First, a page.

Thursday, September 7, 2017

Do Give A Fig, It's The Season!

Our fig tree will continue to regale us with its fruits for this month of September. Not too far south of us, in Provence, the harvest is much beloved and is celebrated via several festivals. A conte forlorique (fairy tale) from the Aubrac region that is as beloved, is Le Panier de Figues. En bref, the king, who is a great lover of fresh figs, promises his daughter to a local lad who is able to present him with a basket of the best figs.

Three brothers take up the challenge. The first two are rude to an old woman on their way to the king. When they arrive, the king eagerly uncovers the basket only to see, and I am assuming, smell, a bunch of turds. The third son who was kind and polite to the old woman, not only does not have his figs transformed into something revoltingly inedible, he also is given a whistle.

The fig itself is an enlarged, hollow stem containing flowers which when pollinated by wasps (yes, wasps! who squirm their way inside), the blooms become individual druplets that set seed

Being a king, and being able to do whatever he pleases, Mr. Royalty imposes an additional condition, that once his rabbits who are known to be extremely rambunctious are released, they must be all recovered. Yes, the whistle. Its works even on willy nilly rabbits. And even if Mr. and Mrs. Royalty don clever disguises as earnest rabbit buyers willing to subject themselves to painful laceration and discomfiture from crawling under a very thorny rosebush. The royal one however does not quit when the quitting is good and insists the lad reveal three secrets. The lad then begins to describe injuries which are incurred when scrabbling under a thorny rosebush. To keep the boy silent, the king suddenly and finally keeps his promise. The moral is if you want to get the girl, be nice to old women.

Fresh figs lend themselves to not only fancy dishes, but also to easy and simple. Tuck in a noix (the size of a hazelnut) of sweet butter into the centre crevices of halved figs.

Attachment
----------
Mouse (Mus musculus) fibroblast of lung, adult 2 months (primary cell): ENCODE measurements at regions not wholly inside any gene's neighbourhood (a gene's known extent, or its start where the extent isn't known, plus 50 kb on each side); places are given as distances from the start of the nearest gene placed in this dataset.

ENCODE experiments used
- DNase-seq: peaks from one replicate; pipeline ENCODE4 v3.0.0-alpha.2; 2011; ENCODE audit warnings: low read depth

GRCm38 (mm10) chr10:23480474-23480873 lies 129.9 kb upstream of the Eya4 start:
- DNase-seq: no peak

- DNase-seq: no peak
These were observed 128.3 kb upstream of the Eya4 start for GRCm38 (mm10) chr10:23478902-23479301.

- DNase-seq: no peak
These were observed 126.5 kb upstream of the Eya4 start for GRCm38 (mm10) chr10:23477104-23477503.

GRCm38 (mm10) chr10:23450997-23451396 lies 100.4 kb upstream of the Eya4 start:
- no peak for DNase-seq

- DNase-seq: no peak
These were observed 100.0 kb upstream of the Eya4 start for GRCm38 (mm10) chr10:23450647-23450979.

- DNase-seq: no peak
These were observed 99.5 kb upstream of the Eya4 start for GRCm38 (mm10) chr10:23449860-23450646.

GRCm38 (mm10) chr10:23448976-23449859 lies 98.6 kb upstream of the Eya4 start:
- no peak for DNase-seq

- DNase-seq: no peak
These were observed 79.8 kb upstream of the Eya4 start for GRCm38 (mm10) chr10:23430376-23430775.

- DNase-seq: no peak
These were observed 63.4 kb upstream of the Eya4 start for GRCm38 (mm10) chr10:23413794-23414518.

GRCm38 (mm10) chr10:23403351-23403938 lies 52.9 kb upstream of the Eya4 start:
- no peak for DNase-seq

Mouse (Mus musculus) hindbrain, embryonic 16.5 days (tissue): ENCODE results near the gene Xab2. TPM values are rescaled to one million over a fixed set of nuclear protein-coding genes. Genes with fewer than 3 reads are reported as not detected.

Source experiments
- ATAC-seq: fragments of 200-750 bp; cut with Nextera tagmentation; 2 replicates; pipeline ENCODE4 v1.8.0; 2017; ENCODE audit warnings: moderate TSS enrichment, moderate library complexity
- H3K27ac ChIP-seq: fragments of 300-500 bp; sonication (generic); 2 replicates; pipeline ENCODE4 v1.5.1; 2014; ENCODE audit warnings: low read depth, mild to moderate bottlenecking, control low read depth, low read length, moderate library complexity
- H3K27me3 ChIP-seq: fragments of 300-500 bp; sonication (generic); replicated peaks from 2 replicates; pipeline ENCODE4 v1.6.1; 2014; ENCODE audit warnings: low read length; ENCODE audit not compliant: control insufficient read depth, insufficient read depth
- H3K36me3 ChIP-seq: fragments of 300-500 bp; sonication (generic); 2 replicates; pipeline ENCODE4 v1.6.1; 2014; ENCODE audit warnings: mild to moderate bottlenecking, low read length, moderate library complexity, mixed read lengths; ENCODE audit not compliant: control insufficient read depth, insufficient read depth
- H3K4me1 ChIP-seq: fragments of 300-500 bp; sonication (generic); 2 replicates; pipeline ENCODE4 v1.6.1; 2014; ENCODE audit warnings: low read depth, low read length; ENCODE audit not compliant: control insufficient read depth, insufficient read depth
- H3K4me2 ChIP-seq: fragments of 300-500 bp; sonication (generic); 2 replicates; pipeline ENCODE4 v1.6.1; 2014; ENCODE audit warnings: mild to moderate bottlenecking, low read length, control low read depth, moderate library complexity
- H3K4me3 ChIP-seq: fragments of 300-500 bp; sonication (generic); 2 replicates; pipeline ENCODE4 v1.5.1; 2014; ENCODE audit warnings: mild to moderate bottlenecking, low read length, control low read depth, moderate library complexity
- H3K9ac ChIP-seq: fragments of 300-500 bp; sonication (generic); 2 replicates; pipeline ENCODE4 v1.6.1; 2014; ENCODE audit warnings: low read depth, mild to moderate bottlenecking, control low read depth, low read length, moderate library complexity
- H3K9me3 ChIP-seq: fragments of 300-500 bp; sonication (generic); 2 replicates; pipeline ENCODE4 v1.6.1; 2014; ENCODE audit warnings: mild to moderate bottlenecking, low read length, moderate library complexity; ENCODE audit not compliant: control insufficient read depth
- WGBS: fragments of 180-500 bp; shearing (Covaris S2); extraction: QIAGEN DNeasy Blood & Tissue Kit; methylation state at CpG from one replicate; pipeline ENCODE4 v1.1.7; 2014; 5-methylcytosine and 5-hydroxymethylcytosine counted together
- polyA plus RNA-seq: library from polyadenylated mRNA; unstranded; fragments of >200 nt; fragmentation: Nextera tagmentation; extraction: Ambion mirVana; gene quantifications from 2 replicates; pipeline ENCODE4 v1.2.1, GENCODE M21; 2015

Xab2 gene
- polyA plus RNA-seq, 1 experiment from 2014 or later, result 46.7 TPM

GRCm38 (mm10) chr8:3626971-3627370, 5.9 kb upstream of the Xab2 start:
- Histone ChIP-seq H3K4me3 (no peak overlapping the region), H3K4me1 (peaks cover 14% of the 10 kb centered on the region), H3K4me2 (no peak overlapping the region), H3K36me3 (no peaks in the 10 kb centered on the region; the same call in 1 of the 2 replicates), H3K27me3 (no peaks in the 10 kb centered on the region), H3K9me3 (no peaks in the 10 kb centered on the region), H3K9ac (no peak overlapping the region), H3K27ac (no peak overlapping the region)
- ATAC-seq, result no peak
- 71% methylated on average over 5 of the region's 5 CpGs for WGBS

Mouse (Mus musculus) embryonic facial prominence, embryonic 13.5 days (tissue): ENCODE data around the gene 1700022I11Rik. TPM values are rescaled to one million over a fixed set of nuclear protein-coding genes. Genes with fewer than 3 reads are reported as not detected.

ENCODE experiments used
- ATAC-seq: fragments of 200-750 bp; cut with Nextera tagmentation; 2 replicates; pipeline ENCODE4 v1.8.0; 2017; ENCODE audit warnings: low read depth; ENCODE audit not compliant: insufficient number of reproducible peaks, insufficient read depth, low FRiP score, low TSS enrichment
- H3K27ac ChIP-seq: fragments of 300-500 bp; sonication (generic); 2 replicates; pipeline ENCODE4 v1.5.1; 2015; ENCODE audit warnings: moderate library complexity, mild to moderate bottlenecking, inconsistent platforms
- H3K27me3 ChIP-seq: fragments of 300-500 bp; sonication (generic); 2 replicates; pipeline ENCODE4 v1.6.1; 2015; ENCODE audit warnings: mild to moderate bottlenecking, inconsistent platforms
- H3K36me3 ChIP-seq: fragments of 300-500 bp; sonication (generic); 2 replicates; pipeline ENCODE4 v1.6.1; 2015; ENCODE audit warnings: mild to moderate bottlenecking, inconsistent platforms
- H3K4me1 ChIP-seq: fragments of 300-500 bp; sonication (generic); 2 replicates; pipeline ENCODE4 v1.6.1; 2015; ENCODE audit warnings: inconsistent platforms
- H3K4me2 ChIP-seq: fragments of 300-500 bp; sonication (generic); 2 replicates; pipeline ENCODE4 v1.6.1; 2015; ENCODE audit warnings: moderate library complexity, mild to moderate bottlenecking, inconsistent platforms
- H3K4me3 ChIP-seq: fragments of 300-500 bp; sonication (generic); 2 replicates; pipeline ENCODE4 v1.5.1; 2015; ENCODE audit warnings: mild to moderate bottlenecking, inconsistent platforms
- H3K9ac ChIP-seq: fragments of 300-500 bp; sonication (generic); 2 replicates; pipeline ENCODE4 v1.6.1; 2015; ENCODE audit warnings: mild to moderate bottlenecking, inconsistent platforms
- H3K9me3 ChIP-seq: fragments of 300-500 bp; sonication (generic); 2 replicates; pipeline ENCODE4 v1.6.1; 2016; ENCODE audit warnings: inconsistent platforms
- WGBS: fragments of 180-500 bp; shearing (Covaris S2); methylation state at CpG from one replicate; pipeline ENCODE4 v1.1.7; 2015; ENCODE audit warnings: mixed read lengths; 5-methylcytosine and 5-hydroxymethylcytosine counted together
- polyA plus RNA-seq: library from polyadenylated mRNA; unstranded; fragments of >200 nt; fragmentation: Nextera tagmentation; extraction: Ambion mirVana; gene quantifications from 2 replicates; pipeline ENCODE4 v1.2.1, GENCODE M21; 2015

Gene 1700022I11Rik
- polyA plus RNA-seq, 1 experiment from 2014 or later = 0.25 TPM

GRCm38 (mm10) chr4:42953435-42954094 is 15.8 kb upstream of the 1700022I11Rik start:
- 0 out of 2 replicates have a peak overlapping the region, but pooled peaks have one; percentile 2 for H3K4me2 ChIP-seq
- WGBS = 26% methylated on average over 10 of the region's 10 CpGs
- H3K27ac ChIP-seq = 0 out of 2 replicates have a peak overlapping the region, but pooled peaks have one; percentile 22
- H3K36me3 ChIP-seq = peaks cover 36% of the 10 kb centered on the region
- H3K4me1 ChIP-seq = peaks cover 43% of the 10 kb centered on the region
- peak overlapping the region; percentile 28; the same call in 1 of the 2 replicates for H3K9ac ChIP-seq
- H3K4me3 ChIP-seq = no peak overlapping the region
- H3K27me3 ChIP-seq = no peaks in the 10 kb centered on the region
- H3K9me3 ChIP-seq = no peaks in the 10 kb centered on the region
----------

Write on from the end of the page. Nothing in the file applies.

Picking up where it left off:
Place fairly close under a preheated broiler for about three minutes or until the edges are browned and the surface is a bit bubbly.

A large serving spoon best be used to trap all the delicious ooze.

Broiled figs can be served over ice cream for a sweet delice or accompany savoury fish, lamb, chicken, and pork main dishes.

As the potager is still giving us some raspberries and strawberries, they got mixed with chopped figs. The melange makes a luscious topping for yogurt.

For an oh-so-tasty first course, add Parmesan shavings to a plate of quartered figs. Sprinkle balsamic or fruit vinegar (in my case, apple cider vinegar). Finish with a grinding of black pepper.

The leaves are delightful in being large, flexible, shiny, dark green, and conveniently lobed. Just ask Adam and Eve. (Does the fig's reputation as an aphrodisiac get somewhat mollified because of its role in keeping the supposedly first humans modestly covered?) And by October, when all will be on the ground, they will be raked along with the ones from the oak and fruit trees into a compost pile. The mound will be covered with tree netting secured with tiles and stones so the wind won't undo all that raking. Leaf mould possesses enormous capacity for retaining moisture so as a supplement to be incorporated to easily baked soil like our garden soil, it is unsurpassed.

It's the smallest I could find which is the size of my spread-out hand

À la prochaine!


Le panier de figues (In french)
15 deliciously quick fig recipes (including the three in my post)

Fig festival Mas d'Azil
Fig Festival Solliès-Pont 

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